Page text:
In this qualitative study (n=11), people living with chronic pain who self-medicate with psychedelic drugs were interviewed. Participants reported improved pain scores during and after psychedelic experiences across various psychedelics. Positive Reframing and Somatic Presence were identified as playing a role in enhancing well-being. Participants employed other techniques including mindfulness, breathwork, and movement.
Abstract of Self-Medication for Chronic Pain Using Classic Psychedelics
“Background: Chronic Pain is among the leading causes of disability worldwide with up to 60% of patients suffering from comorbid depression. Psychedelic-assisted therapy has recently been found effective in treating a host of mental health issues including depression and has historically been found to be useful in treating pain. Reports of self-medication for chronic pain using psychedelic drugs have been widely documented, with anecdotal evidence indicating widespread success in a range of pathologies.
Aims: In preparation for an upcoming trial, to better understand how those with lived experience of chronic pain self-medicate with psychedelic drugs, and to establish, in detail, their therapeutic protocols and practices for success.
Methods: As part of patient-involvement (PI) for an upcoming trial in this population, 11 individuals who reported self-medicating with psychedelic drugs took part in a one-hour semi-structured discussion, which was then transcribed and thematically analysed.
Results: Across a range of psychedelic substances and doses, reported pain scores improved substantially during and after psychedelic experiences. Two processes, Positive Reframing and Somatic Presence, were reliably identified as playing a role in improvements in mental wellbeing, relationship with pain, and physical (dis)comfort. Inclusion of other strategies such as mindfulness, breathwork, and movement were also widely reported. Due to the data’s subjective nature, this paper is vulnerable to bias and makes no claims on causality or generalizability. Together, these results have been used to inform study design for a forthcoming trial.
Conclusion: This pre-trial PI work gives us confidence to test psychedelic therapy for chronic pain in a forthcoming controlled trial. The results presented here will be instrumental in improving our ability to meet the needs of future study participants.”
Summary of Self-Medication for Chronic Pain Using Classic Psychedelics
Public and Patient Involvement (PPI) aims to produce research “by” and “with” people with lived experience, and is an emerging topic in the psychedelic field. It involves incorporating non-researcher input into various parts of the research cycle.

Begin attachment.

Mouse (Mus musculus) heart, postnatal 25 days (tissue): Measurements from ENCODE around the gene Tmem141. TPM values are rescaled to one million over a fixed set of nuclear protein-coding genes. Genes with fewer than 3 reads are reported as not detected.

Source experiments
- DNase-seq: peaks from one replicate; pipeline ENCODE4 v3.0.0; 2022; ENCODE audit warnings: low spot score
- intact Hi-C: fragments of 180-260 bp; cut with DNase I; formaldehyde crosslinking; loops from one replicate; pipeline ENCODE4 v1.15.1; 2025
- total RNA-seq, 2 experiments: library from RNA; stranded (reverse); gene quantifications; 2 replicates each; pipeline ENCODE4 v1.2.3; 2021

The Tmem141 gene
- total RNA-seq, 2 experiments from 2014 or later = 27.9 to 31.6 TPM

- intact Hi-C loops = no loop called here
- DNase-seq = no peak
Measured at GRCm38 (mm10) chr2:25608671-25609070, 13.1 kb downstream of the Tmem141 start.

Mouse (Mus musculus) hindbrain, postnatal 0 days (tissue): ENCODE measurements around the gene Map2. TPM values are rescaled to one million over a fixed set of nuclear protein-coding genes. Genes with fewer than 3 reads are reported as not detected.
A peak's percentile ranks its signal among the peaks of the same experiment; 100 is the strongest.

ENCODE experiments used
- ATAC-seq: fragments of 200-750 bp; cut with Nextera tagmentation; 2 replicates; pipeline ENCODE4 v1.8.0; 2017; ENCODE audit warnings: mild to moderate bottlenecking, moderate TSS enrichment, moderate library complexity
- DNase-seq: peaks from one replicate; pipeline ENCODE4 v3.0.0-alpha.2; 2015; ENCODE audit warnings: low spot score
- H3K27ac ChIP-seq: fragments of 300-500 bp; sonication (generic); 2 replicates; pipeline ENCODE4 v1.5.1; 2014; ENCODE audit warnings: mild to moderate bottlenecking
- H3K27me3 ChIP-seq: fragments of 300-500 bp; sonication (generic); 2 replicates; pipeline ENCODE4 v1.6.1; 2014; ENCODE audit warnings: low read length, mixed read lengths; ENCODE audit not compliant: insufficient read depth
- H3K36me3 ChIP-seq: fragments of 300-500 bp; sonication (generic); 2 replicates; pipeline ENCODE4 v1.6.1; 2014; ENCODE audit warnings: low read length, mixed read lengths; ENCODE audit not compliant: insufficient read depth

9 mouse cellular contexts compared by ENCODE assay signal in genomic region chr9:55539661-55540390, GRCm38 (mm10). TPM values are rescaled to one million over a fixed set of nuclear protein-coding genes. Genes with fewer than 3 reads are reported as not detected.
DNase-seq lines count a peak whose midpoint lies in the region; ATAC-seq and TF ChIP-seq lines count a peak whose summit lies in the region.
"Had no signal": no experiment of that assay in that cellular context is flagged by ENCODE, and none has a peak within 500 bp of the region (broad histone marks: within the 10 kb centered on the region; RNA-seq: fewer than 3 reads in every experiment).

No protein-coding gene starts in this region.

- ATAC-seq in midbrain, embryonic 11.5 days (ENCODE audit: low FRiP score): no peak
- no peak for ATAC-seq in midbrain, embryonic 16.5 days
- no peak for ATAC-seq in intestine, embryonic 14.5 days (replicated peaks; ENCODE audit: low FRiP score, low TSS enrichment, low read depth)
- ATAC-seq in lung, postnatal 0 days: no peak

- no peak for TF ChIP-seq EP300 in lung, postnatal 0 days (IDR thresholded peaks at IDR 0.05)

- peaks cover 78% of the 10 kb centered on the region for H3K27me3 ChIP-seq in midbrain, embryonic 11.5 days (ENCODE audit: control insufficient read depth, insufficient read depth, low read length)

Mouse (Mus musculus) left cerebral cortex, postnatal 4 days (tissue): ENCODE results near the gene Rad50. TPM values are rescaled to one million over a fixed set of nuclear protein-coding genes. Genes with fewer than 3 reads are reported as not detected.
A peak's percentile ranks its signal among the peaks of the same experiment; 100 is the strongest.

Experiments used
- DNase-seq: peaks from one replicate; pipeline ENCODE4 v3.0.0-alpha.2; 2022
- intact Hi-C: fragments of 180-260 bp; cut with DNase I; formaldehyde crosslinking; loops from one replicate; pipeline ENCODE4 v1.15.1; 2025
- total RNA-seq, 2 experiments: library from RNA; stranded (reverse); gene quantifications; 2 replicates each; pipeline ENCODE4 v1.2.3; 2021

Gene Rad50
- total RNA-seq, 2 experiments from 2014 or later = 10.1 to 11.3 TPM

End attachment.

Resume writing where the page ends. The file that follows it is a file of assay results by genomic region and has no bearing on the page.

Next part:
People living with chronic pain report feeling misunderstood and invalidated. In-depth, open-ended discussions and thematic analysis are widely used in PPI to ensure a thoughtful design that prioritizes the needs of people with chronic pain.
Roughly 20% of the global population live with chronic pain, which significantly impacts their ability to work and social life. The stress of living with chronic pain also contributes to psychological well-being, with rates of comorbid depression up to 60% in conditions such as Fibromyalgia Syndrome.
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Cite this paper (APA)
Bornemann, J., Close, J. B., Spriggs, M. J., Carhart-Harris, R., & Roseman, L. (2021). Self-medication for chronic pain using classic psychedelics: a qualitative investigation to inform future research. Frontiers in Psychiatry, 12, 735427.
Authors associated with this publication with profiles on BlossomRobin Carhart-Harris
Dr. Robin Carhart-Harris is the Founding Director of the Neuroscape Psychedelics Division at UCSF. Previously he led the Psychedelic group at Imperial College London.
Leor Roseman is a researcher at the Centre for Psychedelic Research, Imperial College London. His work focussed on psilocybin for depression, but is now related to peace-building through psychedelics.
Institutes associated with this publicationImperial College London
The Centre for Psychedelic Research studies the action (in the brain) and clinical use of psychedelics, with a focus on depression.